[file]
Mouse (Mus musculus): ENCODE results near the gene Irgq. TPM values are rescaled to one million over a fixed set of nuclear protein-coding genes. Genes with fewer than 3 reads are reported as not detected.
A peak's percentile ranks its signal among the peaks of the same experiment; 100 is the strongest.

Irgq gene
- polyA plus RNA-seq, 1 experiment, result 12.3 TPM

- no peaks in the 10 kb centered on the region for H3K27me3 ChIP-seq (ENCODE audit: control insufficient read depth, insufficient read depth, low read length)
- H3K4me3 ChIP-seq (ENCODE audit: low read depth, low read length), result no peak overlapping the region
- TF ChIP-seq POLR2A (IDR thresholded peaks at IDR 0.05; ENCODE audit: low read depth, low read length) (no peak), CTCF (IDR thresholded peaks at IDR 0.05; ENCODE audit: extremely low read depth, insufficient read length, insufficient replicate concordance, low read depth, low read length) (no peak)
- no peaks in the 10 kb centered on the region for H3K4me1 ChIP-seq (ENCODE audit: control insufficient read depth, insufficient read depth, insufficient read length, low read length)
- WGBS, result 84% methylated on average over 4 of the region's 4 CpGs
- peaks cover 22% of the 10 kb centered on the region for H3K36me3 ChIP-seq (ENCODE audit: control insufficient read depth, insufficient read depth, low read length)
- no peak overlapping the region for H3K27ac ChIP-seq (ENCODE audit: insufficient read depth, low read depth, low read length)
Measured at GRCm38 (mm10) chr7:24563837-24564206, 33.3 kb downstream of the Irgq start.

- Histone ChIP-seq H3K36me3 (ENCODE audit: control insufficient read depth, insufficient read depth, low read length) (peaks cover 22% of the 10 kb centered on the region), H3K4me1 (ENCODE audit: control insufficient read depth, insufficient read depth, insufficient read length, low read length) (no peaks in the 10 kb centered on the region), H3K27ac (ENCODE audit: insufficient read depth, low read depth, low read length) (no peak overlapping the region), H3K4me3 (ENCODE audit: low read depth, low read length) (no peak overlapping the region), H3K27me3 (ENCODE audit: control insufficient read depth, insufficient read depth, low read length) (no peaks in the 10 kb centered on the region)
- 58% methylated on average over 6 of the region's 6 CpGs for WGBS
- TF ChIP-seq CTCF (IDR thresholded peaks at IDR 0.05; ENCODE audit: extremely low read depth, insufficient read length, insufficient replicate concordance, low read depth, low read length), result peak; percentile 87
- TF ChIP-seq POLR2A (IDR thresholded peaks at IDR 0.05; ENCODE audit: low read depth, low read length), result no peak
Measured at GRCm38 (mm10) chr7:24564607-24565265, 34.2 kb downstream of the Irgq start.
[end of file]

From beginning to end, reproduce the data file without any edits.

Mouse (Mus musculus): ENCODE results near the gene Irgq. TPM values are rescaled to one million over a fixed set of nuclear protein-coding genes. Genes with fewer than 3 reads are reported as not detected.
A peak's percentile ranks its signal among the peaks of the same experiment; 100 is the strongest.

Irgq gene
- polyA plus RNA-seq, 1 experiment, result 12.3 TPM

- no peaks in the 10 kb centered on the region for H3K27me3 ChIP-seq (ENCODE audit: control insufficient read depth, insufficient read depth, low read length)
- H3K4me3 ChIP-seq (ENCODE audit: low read depth, low read length), result no peak overlapping the region
- TF ChIP-seq POLR2A (IDR thresholded peaks at IDR 0.05; ENCODE audit: low read depth, low read length) (no peak), CTCF (IDR thresholded peaks at IDR 0.05; ENCODE audit: extremely low read depth, insufficient read length, insufficient replicate concordance, low read depth, low read length) (no peak)
- no peaks in the 10 kb centered on the region for H3K4me1 ChIP-seq (ENCODE audit: control insufficient read depth, insufficient read depth, insufficient read length, low read length)
- WGBS, result 84% methylated on average over 4 of the region's 4 CpGs
- peaks cover 22% of the 10 kb centered on the region for H3K36me3 ChIP-seq (ENCODE audit: control insufficient read depth, insufficient read depth, low read length)
- no peak overlapping the region for H3K27ac ChIP-seq (ENCODE audit: insufficient read depth, low read depth, low read length)
Measured at GRCm38 (mm10) chr7:24563837-24564206, 33.3 kb downstream of the Irgq start.

- Histone ChIP-seq H3K36me3 (ENCODE audit: control insufficient read depth, insufficient read depth, low read length) (peaks cover 22% of the 10 kb centered on the region), H3K4me1 (ENCODE audit: control insufficient read depth, insufficient read depth, insufficient read length, low read length) (no peaks in the 10 kb centered on the region), H3K27ac (ENCODE audit: insufficient read depth, low read depth, low read length) (no peak overlapping the region), H3K4me3 (ENCODE audit: low read depth, low read length) (no peak overlapping the region), H3K27me3 (ENCODE audit: control insufficient read depth, insufficient read depth, low read length) (no peaks in the 10 kb centered on the region)
- 58% methylated on average over 6 of the region's 6 CpGs for WGBS
- TF ChIP-seq CTCF (IDR thresholded peaks at IDR 0.05; ENCODE audit: extremely low read depth, insufficient read length, insufficient replicate concordance, low read depth, low read length), result peak; percentile 87
- TF ChIP-seq POLR2A (IDR thresholded peaks at IDR 0.05; ENCODE audit: low read depth, low read length), result no peak
Measured at GRCm38 (mm10) chr7:24564607-24565265, 34.2 kb downstream of the Irgq start.